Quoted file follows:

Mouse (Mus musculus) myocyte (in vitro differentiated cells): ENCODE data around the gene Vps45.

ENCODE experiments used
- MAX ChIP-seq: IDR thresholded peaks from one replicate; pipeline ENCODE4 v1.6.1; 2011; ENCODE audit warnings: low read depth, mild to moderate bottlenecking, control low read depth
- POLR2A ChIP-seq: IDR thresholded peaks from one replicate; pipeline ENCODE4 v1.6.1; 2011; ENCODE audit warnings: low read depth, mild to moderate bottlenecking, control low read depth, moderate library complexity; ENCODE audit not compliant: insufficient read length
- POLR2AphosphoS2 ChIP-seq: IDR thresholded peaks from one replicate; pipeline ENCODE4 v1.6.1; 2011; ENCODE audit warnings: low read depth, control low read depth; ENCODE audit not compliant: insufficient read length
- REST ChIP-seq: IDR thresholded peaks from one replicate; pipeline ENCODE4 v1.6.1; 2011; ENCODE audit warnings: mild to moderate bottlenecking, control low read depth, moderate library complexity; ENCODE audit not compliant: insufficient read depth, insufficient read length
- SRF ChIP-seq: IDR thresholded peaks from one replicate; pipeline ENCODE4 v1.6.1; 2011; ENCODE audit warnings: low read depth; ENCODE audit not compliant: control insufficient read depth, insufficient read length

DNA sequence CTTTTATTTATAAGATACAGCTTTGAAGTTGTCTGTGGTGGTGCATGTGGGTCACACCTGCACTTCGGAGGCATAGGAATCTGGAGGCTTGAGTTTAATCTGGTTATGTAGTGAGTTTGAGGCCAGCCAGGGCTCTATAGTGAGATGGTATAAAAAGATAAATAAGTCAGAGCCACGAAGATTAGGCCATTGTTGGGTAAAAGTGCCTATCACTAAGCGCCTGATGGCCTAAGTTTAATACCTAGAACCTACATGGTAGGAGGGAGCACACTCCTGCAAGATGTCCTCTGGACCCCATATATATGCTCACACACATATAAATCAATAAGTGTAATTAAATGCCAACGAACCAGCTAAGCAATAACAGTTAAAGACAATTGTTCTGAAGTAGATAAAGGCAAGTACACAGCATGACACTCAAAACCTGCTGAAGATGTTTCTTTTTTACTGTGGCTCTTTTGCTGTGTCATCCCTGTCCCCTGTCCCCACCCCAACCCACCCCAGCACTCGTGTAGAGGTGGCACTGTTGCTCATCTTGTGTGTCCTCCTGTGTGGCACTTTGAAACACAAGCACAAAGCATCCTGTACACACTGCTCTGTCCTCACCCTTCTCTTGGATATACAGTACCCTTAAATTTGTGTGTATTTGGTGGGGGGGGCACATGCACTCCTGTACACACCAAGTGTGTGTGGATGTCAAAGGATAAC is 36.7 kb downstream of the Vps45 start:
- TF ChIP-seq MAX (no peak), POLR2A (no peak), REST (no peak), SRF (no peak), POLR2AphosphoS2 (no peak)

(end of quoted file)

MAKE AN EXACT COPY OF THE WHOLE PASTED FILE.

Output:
Mouse (Mus musculus) myocyte (in vitro differentiated cells): ENCODE data around the gene Vps45.

ENCODE experiments used
- MAX ChIP-seq: IDR thresholded peaks from one replicate; pipeline ENCODE4 v1.6.1; 2011; ENCODE audit warnings: low read depth, mild to moderate bottlenecking, control low read depth
- POLR2A ChIP-seq: IDR thresholded peaks from one replicate; pipeline ENCODE4 v1.6.1; 2011; ENCODE audit warnings: low read depth, mild to moderate bottlenecking, control low read depth, moderate library complexity; ENCODE audit not compliant: insufficient read length
- POLR2AphosphoS2 ChIP-seq: IDR thresholded peaks from one replicate; pipeline ENCODE4 v1.6.1; 2011; ENCODE audit warnings: low read depth, control low read depth; ENCODE audit not compliant: insufficient read length
- REST ChIP-seq: IDR thresholded peaks from one replicate; pipeline ENCODE4 v1.6.1; 2011; ENCODE audit warnings: mild to moderate bottlenecking, control low read depth, moderate library complexity; ENCODE audit not compliant: insufficient read depth, insufficient read length
- SRF ChIP-seq: IDR thresholded peaks from one replicate; pipeline ENCODE4 v1.6.1; 2011; ENCODE audit warnings: low read depth; ENCODE audit not compliant: control insufficient read depth, insufficient read length

DNA sequence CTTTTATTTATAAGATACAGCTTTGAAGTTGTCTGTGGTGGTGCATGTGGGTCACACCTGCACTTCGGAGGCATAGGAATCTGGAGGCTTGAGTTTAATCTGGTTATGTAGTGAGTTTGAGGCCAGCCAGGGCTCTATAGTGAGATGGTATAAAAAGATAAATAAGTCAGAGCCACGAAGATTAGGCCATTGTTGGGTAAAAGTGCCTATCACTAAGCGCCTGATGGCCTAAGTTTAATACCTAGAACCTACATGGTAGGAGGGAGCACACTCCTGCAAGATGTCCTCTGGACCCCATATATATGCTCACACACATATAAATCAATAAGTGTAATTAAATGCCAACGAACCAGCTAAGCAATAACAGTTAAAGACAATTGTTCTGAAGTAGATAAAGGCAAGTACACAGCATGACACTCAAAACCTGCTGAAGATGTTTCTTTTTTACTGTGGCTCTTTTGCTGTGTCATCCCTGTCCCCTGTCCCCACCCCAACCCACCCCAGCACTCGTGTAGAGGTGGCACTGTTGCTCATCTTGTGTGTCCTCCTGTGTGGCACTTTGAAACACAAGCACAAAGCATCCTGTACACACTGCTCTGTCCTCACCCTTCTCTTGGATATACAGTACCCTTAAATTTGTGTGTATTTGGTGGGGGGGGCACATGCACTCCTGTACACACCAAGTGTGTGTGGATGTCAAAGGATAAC is 36.7 kb downstream of the Vps45 start:
- TF ChIP-seq MAX (no peak), POLR2A (no peak), REST (no peak), SRF (no peak), POLR2AphosphoS2 (no peak)